Tutorial on Whether to Waive Escrows
18 April 2006, Revised November 15, 2008

Lenders generally require borrowers to include taxes and insurance premiums in their monthly mortgage payments, which are placed in escrow until the payment date when the amount due is paid by the lender. Mortgages are priced on that assumption.

When I had a mortgage I welcomed the escrow arrangement, because it simplified our budgeting and our life. It was a small price to pay, I felt, for the interest on the escrow account, earned by the lender rather than by me.

Other borrowers feel differently, however, and want to control the payment of taxes and insurance themselves. This avoids the risk that the lender will screw it up, which happens occasionally and which can be a nightmare for the borrower. See Advantages and Disadvantages of Mortgage Escrows.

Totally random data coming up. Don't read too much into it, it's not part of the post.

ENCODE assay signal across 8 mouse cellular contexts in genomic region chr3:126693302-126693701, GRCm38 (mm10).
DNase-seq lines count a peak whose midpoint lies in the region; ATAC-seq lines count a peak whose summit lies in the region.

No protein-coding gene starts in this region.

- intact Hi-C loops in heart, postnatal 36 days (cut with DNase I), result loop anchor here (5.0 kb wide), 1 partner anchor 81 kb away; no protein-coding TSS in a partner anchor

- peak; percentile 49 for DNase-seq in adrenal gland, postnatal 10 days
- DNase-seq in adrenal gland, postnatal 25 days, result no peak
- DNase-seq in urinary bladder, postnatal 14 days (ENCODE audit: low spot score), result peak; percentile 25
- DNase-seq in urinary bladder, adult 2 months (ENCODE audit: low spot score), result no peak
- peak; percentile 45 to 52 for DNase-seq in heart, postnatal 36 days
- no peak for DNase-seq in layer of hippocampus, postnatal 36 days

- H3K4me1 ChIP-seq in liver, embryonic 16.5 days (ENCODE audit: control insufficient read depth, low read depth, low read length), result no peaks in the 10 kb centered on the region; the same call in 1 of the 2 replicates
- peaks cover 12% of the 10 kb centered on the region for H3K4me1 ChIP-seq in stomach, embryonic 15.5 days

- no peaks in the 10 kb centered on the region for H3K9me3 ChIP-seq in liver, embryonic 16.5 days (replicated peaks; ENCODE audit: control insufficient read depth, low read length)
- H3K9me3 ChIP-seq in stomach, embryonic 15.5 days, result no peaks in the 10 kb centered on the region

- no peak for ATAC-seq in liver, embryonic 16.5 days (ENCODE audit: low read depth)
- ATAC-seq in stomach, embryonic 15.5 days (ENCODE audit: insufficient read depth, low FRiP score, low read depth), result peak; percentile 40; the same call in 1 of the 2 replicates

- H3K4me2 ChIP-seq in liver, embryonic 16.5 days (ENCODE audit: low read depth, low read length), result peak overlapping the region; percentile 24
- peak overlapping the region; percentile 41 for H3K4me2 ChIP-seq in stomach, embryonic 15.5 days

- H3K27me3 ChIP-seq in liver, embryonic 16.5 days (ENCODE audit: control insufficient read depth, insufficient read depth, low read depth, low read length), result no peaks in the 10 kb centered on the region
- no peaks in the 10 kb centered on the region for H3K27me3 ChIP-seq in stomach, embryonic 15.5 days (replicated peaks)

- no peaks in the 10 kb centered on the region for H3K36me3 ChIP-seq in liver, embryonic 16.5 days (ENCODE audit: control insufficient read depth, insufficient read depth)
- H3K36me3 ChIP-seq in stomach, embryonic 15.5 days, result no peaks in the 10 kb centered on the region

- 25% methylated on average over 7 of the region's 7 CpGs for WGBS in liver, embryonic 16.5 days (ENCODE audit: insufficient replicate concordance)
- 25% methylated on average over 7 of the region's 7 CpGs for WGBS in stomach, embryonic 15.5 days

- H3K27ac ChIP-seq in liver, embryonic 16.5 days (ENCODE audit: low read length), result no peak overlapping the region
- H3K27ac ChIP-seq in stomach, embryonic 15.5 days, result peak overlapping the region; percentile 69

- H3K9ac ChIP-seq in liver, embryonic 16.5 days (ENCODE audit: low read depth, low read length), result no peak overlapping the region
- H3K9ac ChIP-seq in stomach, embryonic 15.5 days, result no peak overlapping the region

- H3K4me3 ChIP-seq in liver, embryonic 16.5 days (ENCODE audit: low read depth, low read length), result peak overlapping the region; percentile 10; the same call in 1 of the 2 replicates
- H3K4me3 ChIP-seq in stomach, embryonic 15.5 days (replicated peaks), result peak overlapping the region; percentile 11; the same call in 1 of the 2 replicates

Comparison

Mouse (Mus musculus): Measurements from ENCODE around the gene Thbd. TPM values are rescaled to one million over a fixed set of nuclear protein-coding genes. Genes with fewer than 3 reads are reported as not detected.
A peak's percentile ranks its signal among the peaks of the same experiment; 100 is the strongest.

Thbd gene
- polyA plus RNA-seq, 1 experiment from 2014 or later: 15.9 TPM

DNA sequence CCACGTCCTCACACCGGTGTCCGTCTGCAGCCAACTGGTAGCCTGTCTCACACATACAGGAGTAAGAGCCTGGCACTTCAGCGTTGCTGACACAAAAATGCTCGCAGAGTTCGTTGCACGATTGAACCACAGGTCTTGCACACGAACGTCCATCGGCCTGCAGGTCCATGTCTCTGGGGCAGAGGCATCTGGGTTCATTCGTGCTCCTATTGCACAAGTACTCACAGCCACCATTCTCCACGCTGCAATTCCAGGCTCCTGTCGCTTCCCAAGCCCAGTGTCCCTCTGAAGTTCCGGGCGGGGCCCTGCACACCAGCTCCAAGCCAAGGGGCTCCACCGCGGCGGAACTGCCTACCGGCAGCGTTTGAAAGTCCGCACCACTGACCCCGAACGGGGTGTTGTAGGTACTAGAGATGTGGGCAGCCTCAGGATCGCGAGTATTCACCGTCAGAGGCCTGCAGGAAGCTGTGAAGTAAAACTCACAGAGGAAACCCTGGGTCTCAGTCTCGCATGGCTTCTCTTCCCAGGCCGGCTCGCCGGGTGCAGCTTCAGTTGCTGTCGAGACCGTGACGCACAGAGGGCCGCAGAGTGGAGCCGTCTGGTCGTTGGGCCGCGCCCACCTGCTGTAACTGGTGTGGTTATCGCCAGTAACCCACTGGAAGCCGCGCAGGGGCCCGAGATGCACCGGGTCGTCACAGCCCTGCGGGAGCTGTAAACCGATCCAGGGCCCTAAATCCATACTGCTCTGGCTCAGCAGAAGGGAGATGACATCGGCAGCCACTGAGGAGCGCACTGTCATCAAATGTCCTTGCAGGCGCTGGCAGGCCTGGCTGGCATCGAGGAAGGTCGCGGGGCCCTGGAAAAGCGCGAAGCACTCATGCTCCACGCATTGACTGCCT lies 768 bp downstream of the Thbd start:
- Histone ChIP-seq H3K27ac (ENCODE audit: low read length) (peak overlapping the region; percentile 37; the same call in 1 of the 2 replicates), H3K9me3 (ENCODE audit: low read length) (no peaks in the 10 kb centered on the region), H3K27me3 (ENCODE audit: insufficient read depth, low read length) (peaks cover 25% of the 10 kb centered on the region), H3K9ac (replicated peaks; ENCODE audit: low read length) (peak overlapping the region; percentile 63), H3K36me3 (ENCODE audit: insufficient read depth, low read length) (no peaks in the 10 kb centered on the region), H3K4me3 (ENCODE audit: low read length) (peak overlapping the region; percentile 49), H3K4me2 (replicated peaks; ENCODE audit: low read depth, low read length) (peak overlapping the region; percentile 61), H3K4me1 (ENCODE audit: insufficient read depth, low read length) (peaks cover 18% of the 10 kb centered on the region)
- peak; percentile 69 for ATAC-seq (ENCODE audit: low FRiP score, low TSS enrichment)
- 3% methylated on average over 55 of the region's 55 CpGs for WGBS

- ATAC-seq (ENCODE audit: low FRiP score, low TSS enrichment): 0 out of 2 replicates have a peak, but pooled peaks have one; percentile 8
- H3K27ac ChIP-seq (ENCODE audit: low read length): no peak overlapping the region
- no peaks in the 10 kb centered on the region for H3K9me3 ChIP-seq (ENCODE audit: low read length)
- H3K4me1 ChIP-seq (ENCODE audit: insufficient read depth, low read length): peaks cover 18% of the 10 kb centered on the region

If you feel this way, the lender may let you waive the escrow requirement if you are making a down payment of 20% or more, or if you make a modest payment, usually ¼ of a point – that’s $250 for each $100,000 of loan amount. Read How Can I Avoid Escrows?
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